So what is it like making Hollywood films in Vermont? Of course there are limitations. For example, you cant make Vermont look like New York City. And the weather isnt exactly the same as in California. Just ask the cast and crew of "Trapped" who were actually trapped for two days during this years March snowstorm, with no way in or out of their mountain inn location. Luckily, everyone and everything they needed was in place, and they kept to the shooting schedule as if nothing had happened.
And the studio itself is not without its quirks. Shooting indoors at Edgewood may occasionally be interrupted due to noises from a nearby rail yard. But Giancola says Edgewood has never really had a problem working with big name actors. However, he asserts this is not by accident. "We go out of the way to treat them like gods, just so we dont get the reputation of…being the North Pole." But usually theyre friendly, and get along well with the locals. In fact, during the filming of "American Gun," James Coburn went out partying with the crew. At 3:30 a.m. the police showed up, and 78-year-old James Coburn answered the door. They gave him a warning.
Whats next for Edgewood? The studio is currently in development for not one, but two submarine movies, to be shot on sets purchased from the movie "The Abyss." Why submarine movies? Well, it is Vermont. "In the winter, I have to make winter movies," points out Giancola. Unless its about snow, it needs to take place almost entirely indoors.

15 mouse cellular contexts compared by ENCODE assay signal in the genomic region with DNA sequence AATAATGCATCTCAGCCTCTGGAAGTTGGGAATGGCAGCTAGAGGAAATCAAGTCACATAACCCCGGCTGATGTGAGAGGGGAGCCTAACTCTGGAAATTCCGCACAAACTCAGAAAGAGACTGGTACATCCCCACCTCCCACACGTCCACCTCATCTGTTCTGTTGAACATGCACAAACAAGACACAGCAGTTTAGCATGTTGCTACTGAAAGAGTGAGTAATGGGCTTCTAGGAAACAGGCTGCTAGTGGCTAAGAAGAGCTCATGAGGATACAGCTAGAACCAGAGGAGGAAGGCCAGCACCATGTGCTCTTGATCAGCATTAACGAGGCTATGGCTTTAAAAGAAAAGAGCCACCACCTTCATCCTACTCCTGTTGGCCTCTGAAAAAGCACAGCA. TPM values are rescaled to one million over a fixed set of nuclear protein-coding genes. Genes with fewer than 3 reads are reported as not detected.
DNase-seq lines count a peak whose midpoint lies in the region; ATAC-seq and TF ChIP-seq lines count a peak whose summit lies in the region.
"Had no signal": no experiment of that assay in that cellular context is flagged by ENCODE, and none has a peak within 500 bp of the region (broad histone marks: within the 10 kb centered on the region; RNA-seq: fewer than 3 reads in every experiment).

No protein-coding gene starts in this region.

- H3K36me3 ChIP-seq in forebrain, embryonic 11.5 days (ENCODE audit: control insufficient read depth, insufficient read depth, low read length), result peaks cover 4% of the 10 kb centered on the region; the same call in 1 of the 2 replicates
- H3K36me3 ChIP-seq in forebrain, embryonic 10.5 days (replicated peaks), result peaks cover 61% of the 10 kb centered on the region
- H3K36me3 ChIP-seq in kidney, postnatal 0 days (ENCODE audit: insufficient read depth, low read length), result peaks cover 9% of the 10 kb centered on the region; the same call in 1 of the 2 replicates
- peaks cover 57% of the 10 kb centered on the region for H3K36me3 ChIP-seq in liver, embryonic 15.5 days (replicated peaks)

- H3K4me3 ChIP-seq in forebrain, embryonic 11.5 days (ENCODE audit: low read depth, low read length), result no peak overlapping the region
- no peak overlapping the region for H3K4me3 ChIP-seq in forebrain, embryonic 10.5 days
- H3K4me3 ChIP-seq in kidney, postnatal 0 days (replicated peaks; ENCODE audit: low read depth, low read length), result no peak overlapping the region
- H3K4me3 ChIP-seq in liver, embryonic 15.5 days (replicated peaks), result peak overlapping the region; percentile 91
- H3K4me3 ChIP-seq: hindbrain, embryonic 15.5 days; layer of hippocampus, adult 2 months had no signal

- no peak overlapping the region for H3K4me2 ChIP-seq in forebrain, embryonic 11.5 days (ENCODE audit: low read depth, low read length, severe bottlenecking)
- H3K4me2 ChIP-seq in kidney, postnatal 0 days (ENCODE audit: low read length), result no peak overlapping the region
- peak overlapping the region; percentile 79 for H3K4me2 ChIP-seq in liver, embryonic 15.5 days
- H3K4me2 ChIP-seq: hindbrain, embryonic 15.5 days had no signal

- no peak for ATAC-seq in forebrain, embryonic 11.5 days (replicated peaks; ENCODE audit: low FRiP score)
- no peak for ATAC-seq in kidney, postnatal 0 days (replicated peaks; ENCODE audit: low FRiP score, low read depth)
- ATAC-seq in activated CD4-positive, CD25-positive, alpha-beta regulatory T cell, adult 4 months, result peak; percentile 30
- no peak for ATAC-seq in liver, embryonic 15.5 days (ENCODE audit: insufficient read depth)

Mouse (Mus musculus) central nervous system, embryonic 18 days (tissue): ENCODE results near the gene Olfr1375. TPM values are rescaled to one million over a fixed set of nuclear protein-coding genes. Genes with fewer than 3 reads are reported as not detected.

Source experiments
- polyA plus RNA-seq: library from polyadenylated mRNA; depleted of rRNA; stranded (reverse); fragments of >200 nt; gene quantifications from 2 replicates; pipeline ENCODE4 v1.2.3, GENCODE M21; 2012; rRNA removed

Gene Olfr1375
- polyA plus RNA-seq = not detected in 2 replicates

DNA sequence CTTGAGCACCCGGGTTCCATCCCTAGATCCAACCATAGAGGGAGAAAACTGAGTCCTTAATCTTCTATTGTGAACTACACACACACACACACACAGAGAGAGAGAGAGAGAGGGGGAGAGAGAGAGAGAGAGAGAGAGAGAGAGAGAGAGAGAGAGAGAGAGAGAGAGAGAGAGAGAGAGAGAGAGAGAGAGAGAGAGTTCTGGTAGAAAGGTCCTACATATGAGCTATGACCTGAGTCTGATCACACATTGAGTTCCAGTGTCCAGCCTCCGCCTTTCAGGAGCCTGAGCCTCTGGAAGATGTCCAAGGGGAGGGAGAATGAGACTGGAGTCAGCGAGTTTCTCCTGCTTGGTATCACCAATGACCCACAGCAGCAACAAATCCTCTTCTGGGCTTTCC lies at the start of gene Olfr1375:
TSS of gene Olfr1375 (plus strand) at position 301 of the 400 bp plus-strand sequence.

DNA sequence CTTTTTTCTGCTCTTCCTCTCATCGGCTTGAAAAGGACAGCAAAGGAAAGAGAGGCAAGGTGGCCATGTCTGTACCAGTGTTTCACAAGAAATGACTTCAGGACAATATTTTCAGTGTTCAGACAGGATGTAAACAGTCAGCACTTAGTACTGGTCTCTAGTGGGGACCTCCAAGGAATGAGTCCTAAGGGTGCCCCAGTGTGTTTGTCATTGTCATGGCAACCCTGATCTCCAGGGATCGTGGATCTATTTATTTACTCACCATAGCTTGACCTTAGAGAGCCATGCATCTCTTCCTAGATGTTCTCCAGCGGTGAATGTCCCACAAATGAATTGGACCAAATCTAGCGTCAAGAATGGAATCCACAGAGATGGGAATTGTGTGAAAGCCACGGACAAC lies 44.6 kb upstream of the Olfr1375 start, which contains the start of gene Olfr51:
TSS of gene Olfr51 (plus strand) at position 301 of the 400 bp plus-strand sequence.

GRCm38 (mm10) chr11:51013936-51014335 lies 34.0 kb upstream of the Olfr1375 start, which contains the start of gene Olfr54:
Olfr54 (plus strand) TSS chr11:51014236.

In any event, Edgewood will probably not be revisiting the straight action genre anytime soon. "How many car chases, snowmobile explosions can you do?" asks Giancola, adding that Edgewood has probably blown up about two dozen cars so far. He says that, personally, hed most like to make a straight out comedy, but no one will finance them, because they dont play well overseas.
Speaking of financing, Edgewood is also looking to take a step up in budgets. Their first film, "Time Chasers," was made for $150,000, but now films hover around one million dollars. They figure the next level of budget is about 3 to 5 million dollars. Perhaps this step will also coincide with Edgewoods first theatrical release. But this is something they dont want to rush. "Eventually," says Giancola about wanting a big screen release, "but its something thats really dominated by the majors. Ive watched independents get clobbered. Its a really precarious situation."
Edgewood also wants to attract more outside productions. With their vast resources, including trailers, cameras, and lighting equipment, combined with the relatively low cost of shooting in Vermont, they "can help turn a $20,000 movie into a $50,000 one."
Where can you see Edgewood Films? "Trapped" will be on TV next summer. "Lightning, Fire from the Sky," with John Schneider (Bo Duke), and Stacy Keach, will be on TV late this summer on Fox Family Channel. "Icebreaker," which Giancola describes as "Die Hard at a ski area," will be on Showtime sometime in the future. "Radical Jack," with Billy Ray Cyrus and Dedee Pfeiffer, will be at Blockbuster after May 8. "Moving Targets," with former Batman sidekick Burt Ward, will be released at Blockbuster in the next 2 months. "Diamond Run" is on MTI home video. "Peril," with Morgan Fairchild, will be released May 23 on MTI home video.